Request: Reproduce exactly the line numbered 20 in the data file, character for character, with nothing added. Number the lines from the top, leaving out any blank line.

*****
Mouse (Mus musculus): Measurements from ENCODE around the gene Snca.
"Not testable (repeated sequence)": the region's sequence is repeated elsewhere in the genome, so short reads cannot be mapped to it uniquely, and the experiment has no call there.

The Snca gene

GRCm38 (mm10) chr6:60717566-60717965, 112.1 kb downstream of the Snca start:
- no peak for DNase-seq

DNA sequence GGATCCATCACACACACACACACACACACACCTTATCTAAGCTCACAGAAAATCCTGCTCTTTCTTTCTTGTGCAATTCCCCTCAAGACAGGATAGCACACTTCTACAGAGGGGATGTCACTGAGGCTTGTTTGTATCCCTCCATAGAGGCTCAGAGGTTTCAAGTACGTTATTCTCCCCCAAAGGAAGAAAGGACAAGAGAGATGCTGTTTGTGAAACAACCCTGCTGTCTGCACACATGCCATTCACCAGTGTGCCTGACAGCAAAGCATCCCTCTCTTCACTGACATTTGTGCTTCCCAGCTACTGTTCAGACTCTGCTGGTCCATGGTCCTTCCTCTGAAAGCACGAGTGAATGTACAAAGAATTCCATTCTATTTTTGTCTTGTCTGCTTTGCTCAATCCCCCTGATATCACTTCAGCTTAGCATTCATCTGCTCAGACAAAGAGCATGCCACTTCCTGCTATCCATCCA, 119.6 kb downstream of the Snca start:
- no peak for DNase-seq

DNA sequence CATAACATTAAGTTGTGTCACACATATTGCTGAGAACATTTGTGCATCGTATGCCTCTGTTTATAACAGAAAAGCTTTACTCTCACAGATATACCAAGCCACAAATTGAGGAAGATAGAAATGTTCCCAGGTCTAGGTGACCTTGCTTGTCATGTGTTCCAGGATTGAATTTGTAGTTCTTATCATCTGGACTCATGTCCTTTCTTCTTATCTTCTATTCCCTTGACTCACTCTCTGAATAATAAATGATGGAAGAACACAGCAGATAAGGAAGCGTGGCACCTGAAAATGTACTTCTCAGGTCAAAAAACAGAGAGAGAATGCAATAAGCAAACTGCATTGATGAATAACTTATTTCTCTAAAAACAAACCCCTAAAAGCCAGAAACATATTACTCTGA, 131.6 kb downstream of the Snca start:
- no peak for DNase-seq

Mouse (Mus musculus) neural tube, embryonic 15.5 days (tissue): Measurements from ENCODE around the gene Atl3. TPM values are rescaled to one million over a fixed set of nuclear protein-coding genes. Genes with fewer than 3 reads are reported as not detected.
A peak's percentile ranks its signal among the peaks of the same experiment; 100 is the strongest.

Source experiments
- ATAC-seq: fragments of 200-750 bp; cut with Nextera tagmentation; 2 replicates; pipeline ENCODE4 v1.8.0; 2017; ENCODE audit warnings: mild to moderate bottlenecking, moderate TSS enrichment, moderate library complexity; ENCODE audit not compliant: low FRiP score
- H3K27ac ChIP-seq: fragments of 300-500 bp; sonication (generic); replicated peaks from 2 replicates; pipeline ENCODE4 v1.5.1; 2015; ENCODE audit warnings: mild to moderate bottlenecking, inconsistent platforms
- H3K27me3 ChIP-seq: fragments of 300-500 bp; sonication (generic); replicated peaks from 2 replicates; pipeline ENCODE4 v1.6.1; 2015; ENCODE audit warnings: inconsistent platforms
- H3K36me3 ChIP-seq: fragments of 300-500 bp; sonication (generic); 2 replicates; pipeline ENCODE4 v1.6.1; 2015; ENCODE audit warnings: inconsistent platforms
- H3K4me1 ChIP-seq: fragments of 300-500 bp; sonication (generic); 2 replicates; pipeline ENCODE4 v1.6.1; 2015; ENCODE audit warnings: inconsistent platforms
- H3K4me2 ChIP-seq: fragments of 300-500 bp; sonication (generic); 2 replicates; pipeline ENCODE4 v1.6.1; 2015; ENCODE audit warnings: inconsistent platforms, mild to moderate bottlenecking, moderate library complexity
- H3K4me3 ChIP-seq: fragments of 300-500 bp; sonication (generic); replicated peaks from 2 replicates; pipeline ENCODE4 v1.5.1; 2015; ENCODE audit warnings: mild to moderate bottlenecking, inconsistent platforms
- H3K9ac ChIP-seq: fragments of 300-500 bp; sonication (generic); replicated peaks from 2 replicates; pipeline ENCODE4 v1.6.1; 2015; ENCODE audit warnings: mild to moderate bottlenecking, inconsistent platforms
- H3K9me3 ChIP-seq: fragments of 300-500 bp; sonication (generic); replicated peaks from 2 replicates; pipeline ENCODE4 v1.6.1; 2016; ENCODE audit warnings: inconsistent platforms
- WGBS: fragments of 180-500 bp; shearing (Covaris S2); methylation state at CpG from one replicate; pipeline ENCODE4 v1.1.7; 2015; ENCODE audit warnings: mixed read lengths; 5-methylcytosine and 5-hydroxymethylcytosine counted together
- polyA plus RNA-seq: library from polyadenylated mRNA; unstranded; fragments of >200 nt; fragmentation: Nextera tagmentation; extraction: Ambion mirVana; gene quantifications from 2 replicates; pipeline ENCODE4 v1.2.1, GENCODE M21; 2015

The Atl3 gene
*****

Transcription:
- H3K9ac ChIP-seq: fragments of 300-500 bp; sonication (generic); replicated peaks from 2 replicates; pipeline ENCODE4 v1.6.1; 2015; ENCODE audit warnings: mild to moderate bottlenecking, inconsistent platforms